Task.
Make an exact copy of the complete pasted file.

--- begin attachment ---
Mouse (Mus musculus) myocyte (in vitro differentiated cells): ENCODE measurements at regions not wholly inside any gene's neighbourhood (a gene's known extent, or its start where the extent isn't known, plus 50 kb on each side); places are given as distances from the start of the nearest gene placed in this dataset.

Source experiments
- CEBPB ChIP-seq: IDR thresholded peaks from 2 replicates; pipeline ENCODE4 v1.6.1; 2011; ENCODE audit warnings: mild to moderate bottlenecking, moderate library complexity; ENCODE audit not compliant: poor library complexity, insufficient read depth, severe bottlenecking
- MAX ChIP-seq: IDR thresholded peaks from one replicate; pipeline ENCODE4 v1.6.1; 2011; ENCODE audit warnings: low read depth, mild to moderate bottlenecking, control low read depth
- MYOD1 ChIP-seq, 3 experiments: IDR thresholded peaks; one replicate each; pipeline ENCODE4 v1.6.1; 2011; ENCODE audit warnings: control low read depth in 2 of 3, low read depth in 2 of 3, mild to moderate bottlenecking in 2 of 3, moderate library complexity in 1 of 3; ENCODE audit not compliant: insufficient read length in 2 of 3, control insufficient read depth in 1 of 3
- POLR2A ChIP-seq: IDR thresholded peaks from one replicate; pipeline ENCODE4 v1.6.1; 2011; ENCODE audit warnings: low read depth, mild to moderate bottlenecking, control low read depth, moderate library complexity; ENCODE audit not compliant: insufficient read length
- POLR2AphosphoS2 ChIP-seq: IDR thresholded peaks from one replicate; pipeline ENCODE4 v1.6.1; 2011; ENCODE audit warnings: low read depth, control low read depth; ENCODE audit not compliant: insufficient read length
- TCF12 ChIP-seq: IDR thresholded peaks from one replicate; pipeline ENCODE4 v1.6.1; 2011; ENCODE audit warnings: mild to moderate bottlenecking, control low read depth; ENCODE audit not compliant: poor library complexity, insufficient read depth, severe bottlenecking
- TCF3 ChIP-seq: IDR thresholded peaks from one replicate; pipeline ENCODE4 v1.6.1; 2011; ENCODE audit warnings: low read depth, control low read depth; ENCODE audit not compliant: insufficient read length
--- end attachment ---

Mouse (Mus musculus) myocyte (in vitro differentiated cells): ENCODE measurements at regions not wholly inside any gene's neighbourhood (a gene's known extent, or its start where the extent isn't known, plus 50 kb on each side); places are given as distances from the start of the nearest gene placed in this dataset.

Source experiments
- CEBPB ChIP-seq: IDR thresholded peaks from 2 replicates; pipeline ENCODE4 v1.6.1; 2011; ENCODE audit warnings: mild to moderate bottlenecking, moderate library complexity; ENCODE audit not compliant: poor library complexity, insufficient read depth, severe bottlenecking
- MAX ChIP-seq: IDR thresholded peaks from one replicate; pipeline ENCODE4 v1.6.1; 2011; ENCODE audit warnings: low read depth, mild to moderate bottlenecking, control low read depth
- MYOD1 ChIP-seq, 3 experiments: IDR thresholded peaks; one replicate each; pipeline ENCODE4 v1.6.1; 2011; ENCODE audit warnings: control low read depth in 2 of 3, low read depth in 2 of 3, mild to moderate bottlenecking in 2 of 3, moderate library complexity in 1 of 3; ENCODE audit not compliant: insufficient read length in 2 of 3, control insufficient read depth in 1 of 3
- POLR2A ChIP-seq: IDR thresholded peaks from one replicate; pipeline ENCODE4 v1.6.1; 2011; ENCODE audit warnings: low read depth, mild to moderate bottlenecking, control low read depth, moderate library complexity; ENCODE audit not compliant: insufficient read length
- POLR2AphosphoS2 ChIP-seq: IDR thresholded peaks from one replicate; pipeline ENCODE4 v1.6.1; 2011; ENCODE audit warnings: low read depth, control low read depth; ENCODE audit not compliant: insufficient read length
- TCF12 ChIP-seq: IDR thresholded peaks from one replicate; pipeline ENCODE4 v1.6.1; 2011; ENCODE audit warnings: mild to moderate bottlenecking, control low read depth; ENCODE audit not compliant: poor library complexity, insufficient read depth, severe bottlenecking
- TCF3 ChIP-seq: IDR thresholded peaks from one replicate; pipeline ENCODE4 v1.6.1; 2011; ENCODE audit warnings: low read depth, control low read depth; ENCODE audit not compliant: insufficient read length